been | I’ll Be Fine

Assembled by playwright Ben Wilson and director Ryan Knighton, “I’ll be Fine” left a heavy hand on my heart and I couldn’t be happier.

Best friends Brian (Ben Wilson) and Jude (James Russell) find themselves in a state of limbo that can only be described as the “post high school blues”. An air of middle-class privilege and existential crises makes it apparent that both of them are quite stuck. With neither sure of what to do with themselves, Jude presents a solution: a search for his biological father. With all the ingredients of a good kiwi road trip, a dodgy van and lemon chicken included, the boys set out on their way to eventual self-discovery.

En-route, we meet a dodgy drug dealer, an ex-schoolmate turned petrol attendee, and a grandfather who is slightly too nefarious for my liking. There are also glimpses of a younger sister Alice, and an ex-girlfriend Sarah, whose stories are both expertly unravelled by Wilson throughout the play.

As a writer, Wilson leaves nothing to be desired. Not only does he manage to encapsulate an entire generation’s emotions, he does them a great honour. Every word spoken rang true to so many that sat amongst the audience. Yet, there was never a moment where I thought “this is such a cliché”. Even the moments that were very typically Kiwi will have you shaking your head at just how accurate they are. This shows Wilson’s knack for homing in on reality, a trait that many writers seem to lose track of. It gives the play an air of relatability that sits with you after you leave. I found myself remembering the moments where I too had felt just as the boys do. Wilson is not only capable of writing two contrasting characters brilliantly, he has the ability to subtly build moments, creating climaxes that are unexpected and shocking in the best sense.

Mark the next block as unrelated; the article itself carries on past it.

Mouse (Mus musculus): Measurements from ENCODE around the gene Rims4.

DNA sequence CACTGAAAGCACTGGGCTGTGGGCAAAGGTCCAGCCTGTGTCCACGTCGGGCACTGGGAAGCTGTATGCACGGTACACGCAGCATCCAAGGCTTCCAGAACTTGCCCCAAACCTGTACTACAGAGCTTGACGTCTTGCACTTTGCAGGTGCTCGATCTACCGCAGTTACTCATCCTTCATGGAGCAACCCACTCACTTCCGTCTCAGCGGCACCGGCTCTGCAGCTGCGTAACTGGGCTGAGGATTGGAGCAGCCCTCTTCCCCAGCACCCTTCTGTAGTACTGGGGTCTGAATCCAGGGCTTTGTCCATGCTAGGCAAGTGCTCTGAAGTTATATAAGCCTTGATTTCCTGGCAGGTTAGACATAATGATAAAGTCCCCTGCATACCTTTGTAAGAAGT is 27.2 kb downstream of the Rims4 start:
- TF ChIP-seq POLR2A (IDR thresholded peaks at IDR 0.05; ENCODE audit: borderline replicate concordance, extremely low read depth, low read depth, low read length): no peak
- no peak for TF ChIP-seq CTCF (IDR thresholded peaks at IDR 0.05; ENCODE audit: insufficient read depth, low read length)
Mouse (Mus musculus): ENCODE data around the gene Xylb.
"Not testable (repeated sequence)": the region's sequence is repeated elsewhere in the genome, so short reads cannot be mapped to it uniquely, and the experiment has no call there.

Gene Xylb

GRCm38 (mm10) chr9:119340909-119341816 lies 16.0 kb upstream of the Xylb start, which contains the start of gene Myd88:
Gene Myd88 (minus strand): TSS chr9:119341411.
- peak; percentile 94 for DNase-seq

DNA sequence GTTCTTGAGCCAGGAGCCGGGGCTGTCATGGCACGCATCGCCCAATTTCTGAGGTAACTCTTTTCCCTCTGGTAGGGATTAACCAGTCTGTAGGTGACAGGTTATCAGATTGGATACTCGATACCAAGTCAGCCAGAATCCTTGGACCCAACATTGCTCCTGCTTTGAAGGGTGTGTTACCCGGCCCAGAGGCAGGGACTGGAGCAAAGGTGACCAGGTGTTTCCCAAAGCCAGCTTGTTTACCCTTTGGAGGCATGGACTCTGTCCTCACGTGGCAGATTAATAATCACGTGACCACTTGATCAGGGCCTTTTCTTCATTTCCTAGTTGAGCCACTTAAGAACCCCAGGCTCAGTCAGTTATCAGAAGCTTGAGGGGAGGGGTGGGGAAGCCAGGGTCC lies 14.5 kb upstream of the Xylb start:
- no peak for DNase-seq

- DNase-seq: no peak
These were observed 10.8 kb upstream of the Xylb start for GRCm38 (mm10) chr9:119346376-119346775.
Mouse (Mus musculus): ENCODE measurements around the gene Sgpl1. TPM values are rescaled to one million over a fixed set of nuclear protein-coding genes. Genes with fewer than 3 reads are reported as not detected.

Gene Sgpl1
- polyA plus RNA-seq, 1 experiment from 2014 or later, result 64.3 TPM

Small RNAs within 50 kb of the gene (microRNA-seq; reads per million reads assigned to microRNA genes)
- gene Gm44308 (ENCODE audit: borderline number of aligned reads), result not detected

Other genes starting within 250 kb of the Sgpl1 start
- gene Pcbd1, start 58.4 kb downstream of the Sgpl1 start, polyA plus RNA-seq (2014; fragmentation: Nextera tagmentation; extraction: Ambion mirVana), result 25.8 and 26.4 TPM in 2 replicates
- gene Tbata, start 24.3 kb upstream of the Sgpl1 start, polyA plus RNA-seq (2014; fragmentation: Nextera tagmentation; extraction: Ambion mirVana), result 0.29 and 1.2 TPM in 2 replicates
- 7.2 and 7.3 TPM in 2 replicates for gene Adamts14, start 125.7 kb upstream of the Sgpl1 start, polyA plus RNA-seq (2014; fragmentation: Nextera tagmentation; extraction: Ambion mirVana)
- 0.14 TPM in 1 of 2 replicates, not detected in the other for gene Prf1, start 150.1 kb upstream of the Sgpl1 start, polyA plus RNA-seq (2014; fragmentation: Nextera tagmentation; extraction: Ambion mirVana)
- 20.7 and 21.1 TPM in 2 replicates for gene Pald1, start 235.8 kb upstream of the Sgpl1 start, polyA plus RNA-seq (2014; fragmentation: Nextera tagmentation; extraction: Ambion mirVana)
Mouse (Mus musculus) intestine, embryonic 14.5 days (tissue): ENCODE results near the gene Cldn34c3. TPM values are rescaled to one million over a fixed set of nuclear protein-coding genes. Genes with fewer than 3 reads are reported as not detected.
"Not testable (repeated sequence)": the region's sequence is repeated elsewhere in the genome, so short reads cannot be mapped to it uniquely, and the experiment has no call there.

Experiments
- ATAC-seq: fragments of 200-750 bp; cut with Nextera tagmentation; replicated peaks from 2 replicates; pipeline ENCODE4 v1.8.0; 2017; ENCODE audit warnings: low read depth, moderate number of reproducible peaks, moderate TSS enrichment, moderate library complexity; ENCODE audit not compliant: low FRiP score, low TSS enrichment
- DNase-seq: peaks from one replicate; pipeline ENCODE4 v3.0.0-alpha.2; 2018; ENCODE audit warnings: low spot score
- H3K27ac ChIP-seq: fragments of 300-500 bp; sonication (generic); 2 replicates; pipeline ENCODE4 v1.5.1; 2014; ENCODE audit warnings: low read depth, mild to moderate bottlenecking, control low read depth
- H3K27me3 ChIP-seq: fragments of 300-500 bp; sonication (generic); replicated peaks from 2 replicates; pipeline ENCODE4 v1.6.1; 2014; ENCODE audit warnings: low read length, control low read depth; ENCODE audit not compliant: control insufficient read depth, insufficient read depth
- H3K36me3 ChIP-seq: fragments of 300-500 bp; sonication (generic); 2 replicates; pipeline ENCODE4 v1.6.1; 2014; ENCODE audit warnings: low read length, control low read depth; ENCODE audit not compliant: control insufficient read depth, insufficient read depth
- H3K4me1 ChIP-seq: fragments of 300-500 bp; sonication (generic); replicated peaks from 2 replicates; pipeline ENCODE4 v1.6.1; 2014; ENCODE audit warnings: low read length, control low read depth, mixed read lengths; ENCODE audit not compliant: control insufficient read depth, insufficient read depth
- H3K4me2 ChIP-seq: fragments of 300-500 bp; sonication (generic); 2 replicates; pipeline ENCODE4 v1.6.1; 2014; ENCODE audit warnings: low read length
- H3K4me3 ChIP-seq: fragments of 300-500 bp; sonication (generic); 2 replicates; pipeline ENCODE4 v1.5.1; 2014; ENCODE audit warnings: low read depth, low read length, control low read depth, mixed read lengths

As a familiar face on the Wellington theatre scene, director Ryan Knighton has certainly concreted himself as someone to watch here in Auckland. He creates a flow between the narration and actuality with enjoyable interchanges which almost mirror Brian and Jude’s repartee. Knighton’s vision is well thought out, including a scene where there is a moment of separated duopoly. Jude and Brian perform soliloquies to the audience, interchanging line by line, which reaches into the audience with such poetic finesse that I still get chills when I think about it. He also creates an inception-like quality to a dream sequence Jude has about meeting this mysterious biological father that left me wondering whether it was just a dream, or was it reality. It shows just how well equipped Knighton is to direct such a play, being able to effectively portray insecurities of the characters through inspired performance conventions.

With a change of scenery from the Wellington shows, the smaller space at the Basement Theatre creates an intimate environment that is perfect for what the play has to offer. The set mainly consists of a sofa and the occasional suitcase: the height of minimalism. This allows for the wall of movie posters behind it to become the main feature. It ties in nicely with the love of film both Brian and Jude display throughout and had my inner film buff tingling with joy.  Wilson and Russell manage to turn the set into their third character, personified by scene painting that is both well directed and well portrayed.